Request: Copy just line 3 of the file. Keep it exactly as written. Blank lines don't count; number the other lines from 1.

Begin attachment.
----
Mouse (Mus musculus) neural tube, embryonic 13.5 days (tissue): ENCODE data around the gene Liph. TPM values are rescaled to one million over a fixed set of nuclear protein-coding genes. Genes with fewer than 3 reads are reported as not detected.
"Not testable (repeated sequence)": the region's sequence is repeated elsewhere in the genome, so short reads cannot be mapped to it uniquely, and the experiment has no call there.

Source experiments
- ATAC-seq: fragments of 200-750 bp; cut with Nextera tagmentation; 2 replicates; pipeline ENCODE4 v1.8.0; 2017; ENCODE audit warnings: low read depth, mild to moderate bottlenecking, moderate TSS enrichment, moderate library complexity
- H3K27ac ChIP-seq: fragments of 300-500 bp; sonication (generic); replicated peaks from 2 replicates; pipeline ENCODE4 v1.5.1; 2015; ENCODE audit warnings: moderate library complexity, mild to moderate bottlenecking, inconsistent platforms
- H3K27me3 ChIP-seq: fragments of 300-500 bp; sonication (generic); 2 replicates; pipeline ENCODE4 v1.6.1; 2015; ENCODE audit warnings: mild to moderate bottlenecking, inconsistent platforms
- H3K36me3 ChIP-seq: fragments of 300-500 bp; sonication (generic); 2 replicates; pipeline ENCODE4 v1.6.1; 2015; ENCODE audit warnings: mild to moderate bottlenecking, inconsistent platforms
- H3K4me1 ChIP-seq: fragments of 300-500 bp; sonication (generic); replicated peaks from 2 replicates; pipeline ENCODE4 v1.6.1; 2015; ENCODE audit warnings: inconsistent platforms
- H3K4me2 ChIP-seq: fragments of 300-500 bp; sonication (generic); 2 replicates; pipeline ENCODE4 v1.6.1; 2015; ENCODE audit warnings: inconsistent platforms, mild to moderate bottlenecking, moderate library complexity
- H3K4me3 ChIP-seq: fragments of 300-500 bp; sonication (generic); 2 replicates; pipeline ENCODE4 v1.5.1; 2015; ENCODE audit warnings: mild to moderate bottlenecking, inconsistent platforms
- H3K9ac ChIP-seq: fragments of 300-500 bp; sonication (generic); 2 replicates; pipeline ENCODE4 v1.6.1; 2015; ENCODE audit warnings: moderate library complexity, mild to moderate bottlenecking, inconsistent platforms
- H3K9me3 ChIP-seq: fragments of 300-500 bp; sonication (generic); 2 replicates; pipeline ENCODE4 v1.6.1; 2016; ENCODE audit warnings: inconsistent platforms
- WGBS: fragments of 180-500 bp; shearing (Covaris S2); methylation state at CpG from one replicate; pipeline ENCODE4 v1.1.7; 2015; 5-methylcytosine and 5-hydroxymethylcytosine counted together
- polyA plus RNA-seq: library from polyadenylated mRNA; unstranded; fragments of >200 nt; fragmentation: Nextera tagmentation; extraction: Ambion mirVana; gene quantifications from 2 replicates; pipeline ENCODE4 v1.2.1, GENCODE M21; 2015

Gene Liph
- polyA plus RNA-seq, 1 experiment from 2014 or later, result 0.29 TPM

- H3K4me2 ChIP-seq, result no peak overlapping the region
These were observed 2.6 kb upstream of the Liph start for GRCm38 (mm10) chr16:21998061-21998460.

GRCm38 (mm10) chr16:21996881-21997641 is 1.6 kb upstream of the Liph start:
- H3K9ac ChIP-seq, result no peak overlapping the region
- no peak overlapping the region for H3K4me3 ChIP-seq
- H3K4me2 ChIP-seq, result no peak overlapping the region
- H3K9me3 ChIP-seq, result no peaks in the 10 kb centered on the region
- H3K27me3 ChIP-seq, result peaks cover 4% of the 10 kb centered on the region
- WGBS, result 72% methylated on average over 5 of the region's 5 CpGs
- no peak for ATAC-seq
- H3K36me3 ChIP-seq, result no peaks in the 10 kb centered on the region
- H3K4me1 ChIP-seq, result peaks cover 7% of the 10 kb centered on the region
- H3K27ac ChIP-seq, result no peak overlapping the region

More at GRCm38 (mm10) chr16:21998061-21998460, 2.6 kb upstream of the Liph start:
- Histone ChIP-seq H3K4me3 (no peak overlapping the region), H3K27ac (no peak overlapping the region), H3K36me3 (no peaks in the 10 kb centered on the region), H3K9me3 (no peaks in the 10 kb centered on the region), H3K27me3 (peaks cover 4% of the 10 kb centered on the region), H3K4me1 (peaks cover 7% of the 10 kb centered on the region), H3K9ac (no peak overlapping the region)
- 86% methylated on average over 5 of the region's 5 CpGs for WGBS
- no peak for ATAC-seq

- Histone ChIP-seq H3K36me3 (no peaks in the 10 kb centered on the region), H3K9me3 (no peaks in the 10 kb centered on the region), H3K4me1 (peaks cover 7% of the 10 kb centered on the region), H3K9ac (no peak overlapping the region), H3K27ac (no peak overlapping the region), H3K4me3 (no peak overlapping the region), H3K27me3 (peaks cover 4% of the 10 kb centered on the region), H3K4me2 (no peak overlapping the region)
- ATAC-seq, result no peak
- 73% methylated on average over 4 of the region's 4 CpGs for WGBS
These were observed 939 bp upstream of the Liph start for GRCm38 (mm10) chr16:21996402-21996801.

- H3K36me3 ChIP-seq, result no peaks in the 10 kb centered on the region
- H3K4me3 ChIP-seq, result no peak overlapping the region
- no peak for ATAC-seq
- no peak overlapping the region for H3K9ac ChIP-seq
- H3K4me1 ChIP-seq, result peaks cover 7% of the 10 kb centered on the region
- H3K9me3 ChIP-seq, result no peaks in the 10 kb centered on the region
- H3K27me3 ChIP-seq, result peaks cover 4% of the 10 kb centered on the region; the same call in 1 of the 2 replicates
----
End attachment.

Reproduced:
Source experiments